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A 77‐year‐old man presented with epigastric pain and nausea that lasted for 36 h. On arrival, he was hypotensive (100/70 mm Hg) and had low‐grade fever (37.4°C). Physical examination showed generalised abdominal tenderness and a positive peritoneal sign. Plain abdominal radiography disclosed a double‐wall sign (arrows), indicating pneumoperitonium (fig 11).). Subsequent contrast‐enhanced computed tomography confirmed the presence of free air accumulation and extravasation of oral contrast medium in the peritoneal cavity. On exploratory laparotomy, a 1‐cm perforation above the prepyloric region was found. The patient underwent ulcerectomy and pyloroplasty, and had an uneventful recovery.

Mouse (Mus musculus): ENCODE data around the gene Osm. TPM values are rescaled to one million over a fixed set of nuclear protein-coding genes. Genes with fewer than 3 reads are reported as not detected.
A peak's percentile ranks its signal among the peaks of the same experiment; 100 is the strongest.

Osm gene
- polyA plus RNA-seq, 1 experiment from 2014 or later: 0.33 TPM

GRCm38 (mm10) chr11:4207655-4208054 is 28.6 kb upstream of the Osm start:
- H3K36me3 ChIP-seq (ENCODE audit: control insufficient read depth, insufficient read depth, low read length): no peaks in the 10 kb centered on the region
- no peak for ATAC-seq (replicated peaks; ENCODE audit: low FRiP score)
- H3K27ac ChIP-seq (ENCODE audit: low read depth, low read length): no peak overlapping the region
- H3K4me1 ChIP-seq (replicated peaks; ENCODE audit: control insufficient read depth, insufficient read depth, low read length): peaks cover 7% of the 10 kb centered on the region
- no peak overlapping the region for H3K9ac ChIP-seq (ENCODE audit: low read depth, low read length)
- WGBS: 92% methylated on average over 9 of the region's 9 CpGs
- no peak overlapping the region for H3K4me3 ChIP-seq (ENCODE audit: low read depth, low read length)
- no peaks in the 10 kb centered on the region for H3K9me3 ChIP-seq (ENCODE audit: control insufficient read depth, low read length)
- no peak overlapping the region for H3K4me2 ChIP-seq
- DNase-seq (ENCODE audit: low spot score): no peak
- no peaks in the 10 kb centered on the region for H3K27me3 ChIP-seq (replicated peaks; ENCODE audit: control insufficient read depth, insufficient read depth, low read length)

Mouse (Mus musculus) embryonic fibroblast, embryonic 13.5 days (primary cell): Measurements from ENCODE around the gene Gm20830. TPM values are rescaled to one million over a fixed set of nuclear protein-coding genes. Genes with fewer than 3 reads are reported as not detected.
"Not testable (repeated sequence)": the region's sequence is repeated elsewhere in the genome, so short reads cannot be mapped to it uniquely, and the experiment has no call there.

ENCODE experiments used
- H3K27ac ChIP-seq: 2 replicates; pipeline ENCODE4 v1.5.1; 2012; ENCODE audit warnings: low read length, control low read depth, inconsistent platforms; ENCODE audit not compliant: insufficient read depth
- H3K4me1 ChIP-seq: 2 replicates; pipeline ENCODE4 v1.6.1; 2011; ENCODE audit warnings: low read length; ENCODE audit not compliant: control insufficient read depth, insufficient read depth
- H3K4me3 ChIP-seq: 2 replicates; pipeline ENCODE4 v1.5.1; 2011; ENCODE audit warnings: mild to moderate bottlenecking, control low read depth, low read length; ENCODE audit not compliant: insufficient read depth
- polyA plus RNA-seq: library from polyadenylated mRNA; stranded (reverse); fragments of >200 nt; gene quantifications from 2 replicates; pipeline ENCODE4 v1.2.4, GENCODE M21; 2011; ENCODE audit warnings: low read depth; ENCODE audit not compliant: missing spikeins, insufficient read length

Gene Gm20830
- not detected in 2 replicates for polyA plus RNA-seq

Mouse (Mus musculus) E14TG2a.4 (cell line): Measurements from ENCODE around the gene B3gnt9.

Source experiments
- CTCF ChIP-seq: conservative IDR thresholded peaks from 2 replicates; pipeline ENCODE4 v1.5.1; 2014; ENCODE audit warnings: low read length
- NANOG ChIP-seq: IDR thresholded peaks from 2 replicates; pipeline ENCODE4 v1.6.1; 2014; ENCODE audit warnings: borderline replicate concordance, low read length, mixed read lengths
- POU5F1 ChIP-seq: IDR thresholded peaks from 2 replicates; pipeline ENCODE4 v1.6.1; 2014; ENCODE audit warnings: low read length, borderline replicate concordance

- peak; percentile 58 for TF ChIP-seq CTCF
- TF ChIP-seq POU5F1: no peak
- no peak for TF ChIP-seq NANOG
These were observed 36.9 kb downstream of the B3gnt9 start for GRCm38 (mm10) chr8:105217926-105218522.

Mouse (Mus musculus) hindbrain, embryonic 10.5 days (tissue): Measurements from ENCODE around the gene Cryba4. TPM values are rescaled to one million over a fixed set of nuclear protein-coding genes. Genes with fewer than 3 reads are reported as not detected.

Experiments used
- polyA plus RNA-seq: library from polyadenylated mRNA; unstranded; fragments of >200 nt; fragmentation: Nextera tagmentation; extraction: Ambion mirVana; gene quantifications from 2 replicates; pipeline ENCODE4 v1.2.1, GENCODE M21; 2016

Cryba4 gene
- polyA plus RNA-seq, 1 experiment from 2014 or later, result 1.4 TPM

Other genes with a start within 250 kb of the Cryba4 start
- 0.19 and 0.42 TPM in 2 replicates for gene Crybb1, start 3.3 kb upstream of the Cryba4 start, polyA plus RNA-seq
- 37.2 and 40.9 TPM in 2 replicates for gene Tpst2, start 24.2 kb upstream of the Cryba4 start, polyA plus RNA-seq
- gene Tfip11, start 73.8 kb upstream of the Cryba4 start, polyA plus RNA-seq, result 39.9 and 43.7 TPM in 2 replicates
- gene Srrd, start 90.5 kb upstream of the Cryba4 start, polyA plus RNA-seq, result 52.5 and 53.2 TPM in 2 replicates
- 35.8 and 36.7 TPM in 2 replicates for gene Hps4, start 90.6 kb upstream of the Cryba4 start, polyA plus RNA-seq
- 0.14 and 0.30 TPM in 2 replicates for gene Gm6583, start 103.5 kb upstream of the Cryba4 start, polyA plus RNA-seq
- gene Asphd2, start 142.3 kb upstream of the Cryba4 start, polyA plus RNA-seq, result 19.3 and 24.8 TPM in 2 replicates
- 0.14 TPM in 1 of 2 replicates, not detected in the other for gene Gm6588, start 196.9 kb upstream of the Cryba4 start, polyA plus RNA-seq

Double‐wall sign, also known as Rigler sign, indicates that both sides of the bowel wall can be visualised on a radiograph of the abdomen obtained with the patient in the supine position. The detection of pneumoperitonium by recognition of the double‐wall sign is important in patients with acute abdomen, as urgent surgical attention may be required.1
Competing interests: None.